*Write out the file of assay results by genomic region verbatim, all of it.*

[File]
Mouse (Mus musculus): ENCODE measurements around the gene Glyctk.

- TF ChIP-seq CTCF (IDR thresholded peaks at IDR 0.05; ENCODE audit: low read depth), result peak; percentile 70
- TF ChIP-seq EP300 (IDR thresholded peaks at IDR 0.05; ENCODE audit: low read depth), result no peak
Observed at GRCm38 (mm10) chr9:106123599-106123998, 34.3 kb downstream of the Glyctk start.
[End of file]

Mouse (Mus musculus): ENCODE measurements around the gene Glyctk.

- TF ChIP-seq CTCF (IDR thresholded peaks at IDR 0.05; ENCODE audit: low read depth), result peak; percentile 70
- TF ChIP-seq EP300 (IDR thresholded peaks at IDR 0.05; ENCODE audit: low read depth), result no peak
Observed at GRCm38 (mm10) chr9:106123599-106123998, 34.3 kb downstream of the Glyctk start.